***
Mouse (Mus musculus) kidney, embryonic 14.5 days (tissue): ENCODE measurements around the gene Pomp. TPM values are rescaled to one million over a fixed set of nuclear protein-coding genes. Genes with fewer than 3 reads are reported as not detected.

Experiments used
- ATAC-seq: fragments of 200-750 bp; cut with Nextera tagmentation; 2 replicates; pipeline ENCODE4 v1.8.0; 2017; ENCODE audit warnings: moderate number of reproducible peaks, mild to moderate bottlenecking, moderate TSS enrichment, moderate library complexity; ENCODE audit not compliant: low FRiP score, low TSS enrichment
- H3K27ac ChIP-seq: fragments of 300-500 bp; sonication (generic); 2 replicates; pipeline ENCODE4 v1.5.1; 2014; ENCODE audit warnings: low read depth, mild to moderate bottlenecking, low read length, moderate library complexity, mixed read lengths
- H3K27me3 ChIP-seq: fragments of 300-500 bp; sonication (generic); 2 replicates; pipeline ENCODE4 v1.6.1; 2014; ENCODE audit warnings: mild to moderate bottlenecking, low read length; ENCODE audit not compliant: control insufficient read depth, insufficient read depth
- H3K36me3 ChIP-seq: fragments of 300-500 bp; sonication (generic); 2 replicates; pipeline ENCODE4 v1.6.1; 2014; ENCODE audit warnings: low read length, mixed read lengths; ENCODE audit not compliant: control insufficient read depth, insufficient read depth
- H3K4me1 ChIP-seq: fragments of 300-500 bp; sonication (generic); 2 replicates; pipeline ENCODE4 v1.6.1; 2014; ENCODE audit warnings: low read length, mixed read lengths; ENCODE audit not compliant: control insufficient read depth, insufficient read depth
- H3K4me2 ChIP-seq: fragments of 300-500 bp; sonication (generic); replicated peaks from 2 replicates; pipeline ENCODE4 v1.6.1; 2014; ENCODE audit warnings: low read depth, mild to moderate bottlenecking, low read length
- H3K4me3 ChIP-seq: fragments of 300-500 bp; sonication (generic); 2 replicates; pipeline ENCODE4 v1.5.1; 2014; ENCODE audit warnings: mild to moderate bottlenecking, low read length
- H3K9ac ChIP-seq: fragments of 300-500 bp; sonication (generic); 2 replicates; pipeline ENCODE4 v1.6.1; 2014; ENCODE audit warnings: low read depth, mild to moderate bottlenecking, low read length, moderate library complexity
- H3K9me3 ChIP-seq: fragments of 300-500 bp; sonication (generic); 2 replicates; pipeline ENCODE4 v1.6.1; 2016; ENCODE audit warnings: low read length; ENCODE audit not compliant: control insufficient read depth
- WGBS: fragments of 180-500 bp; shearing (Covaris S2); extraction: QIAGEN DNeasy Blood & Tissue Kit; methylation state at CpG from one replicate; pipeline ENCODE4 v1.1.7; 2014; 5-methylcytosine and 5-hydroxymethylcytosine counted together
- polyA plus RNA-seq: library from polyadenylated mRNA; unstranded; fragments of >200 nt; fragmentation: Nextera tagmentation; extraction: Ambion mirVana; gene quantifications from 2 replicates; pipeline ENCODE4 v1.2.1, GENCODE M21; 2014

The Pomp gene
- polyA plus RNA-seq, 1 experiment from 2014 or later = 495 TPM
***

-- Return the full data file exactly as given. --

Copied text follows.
Mouse (Mus musculus) kidney, embryonic 14.5 days (tissue): ENCODE measurements around the gene Pomp. TPM values are rescaled to one million over a fixed set of nuclear protein-coding genes. Genes with fewer than 3 reads are reported as not detected.

Experiments used
- ATAC-seq: fragments of 200-750 bp; cut with Nextera tagmentation; 2 replicates; pipeline ENCODE4 v1.8.0; 2017; ENCODE audit warnings: moderate number of reproducible peaks, mild to moderate bottlenecking, moderate TSS enrichment, moderate library complexity; ENCODE audit not compliant: low FRiP score, low TSS enrichment
- H3K27ac ChIP-seq: fragments of 300-500 bp; sonication (generic); 2 replicates; pipeline ENCODE4 v1.5.1; 2014; ENCODE audit warnings: low read depth, mild to moderate bottlenecking, low read length, moderate library complexity, mixed read lengths
- H3K27me3 ChIP-seq: fragments of 300-500 bp; sonication (generic); 2 replicates; pipeline ENCODE4 v1.6.1; 2014; ENCODE audit warnings: mild to moderate bottlenecking, low read length; ENCODE audit not compliant: control insufficient read depth, insufficient read depth
- H3K36me3 ChIP-seq: fragments of 300-500 bp; sonication (generic); 2 replicates; pipeline ENCODE4 v1.6.1; 2014; ENCODE audit warnings: low read length, mixed read lengths; ENCODE audit not compliant: control insufficient read depth, insufficient read depth
- H3K4me1 ChIP-seq: fragments of 300-500 bp; sonication (generic); 2 replicates; pipeline ENCODE4 v1.6.1; 2014; ENCODE audit warnings: low read length, mixed read lengths; ENCODE audit not compliant: control insufficient read depth, insufficient read depth
- H3K4me2 ChIP-seq: fragments of 300-500 bp; sonication (generic); replicated peaks from 2 replicates; pipeline ENCODE4 v1.6.1; 2014; ENCODE audit warnings: low read depth, mild to moderate bottlenecking, low read length
- H3K4me3 ChIP-seq: fragments of 300-500 bp; sonication (generic); 2 replicates; pipeline ENCODE4 v1.5.1; 2014; ENCODE audit warnings: mild to moderate bottlenecking, low read length
- H3K9ac ChIP-seq: fragments of 300-500 bp; sonication (generic); 2 replicates; pipeline ENCODE4 v1.6.1; 2014; ENCODE audit warnings: low read depth, mild to moderate bottlenecking, low read length, moderate library complexity
- H3K9me3 ChIP-seq: fragments of 300-500 bp; sonication (generic); 2 replicates; pipeline ENCODE4 v1.6.1; 2016; ENCODE audit warnings: low read length; ENCODE audit not compliant: control insufficient read depth
- WGBS: fragments of 180-500 bp; shearing (Covaris S2); extraction: QIAGEN DNeasy Blood & Tissue Kit; methylation state at CpG from one replicate; pipeline ENCODE4 v1.1.7; 2014; 5-methylcytosine and 5-hydroxymethylcytosine counted together
- polyA plus RNA-seq: library from polyadenylated mRNA; unstranded; fragments of >200 nt; fragmentation: Nextera tagmentation; extraction: Ambion mirVana; gene quantifications from 2 replicates; pipeline ENCODE4 v1.2.1, GENCODE M21; 2014

The Pomp gene
- polyA plus RNA-seq, 1 experiment from 2014 or later = 495 TPM